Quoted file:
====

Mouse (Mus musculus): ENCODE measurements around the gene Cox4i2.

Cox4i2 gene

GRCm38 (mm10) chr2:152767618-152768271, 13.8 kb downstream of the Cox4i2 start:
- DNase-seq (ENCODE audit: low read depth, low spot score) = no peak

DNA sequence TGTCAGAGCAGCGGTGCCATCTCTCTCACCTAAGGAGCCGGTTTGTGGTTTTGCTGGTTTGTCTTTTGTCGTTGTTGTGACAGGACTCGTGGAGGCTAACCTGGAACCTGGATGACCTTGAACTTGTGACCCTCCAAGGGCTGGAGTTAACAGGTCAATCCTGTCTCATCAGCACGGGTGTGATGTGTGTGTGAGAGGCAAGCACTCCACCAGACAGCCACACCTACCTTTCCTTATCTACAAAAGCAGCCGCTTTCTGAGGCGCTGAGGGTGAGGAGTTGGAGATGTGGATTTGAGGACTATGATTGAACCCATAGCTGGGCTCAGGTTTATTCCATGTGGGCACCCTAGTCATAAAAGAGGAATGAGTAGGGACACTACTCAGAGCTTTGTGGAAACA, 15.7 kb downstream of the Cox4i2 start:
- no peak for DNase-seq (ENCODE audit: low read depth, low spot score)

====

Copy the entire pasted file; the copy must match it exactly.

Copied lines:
Mouse (Mus musculus): ENCODE measurements around the gene Cox4i2.

Cox4i2 gene

GRCm38 (mm10) chr2:152767618-152768271, 13.8 kb downstream of the Cox4i2 start:
- DNase-seq (ENCODE audit: low read depth, low spot score) = no peak

DNA sequence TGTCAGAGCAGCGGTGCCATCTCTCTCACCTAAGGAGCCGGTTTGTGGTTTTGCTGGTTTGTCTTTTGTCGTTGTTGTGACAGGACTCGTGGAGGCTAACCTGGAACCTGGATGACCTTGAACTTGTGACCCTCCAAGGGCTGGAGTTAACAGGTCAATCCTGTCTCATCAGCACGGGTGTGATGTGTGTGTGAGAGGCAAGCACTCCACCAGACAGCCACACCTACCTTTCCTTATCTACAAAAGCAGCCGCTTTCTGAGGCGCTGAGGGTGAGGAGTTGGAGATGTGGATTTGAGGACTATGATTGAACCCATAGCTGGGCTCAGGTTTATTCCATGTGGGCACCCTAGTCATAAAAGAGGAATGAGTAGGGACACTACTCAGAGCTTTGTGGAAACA, 15.7 kb downstream of the Cox4i2 start:
- no peak for DNase-seq (ENCODE audit: low read depth, low spot score)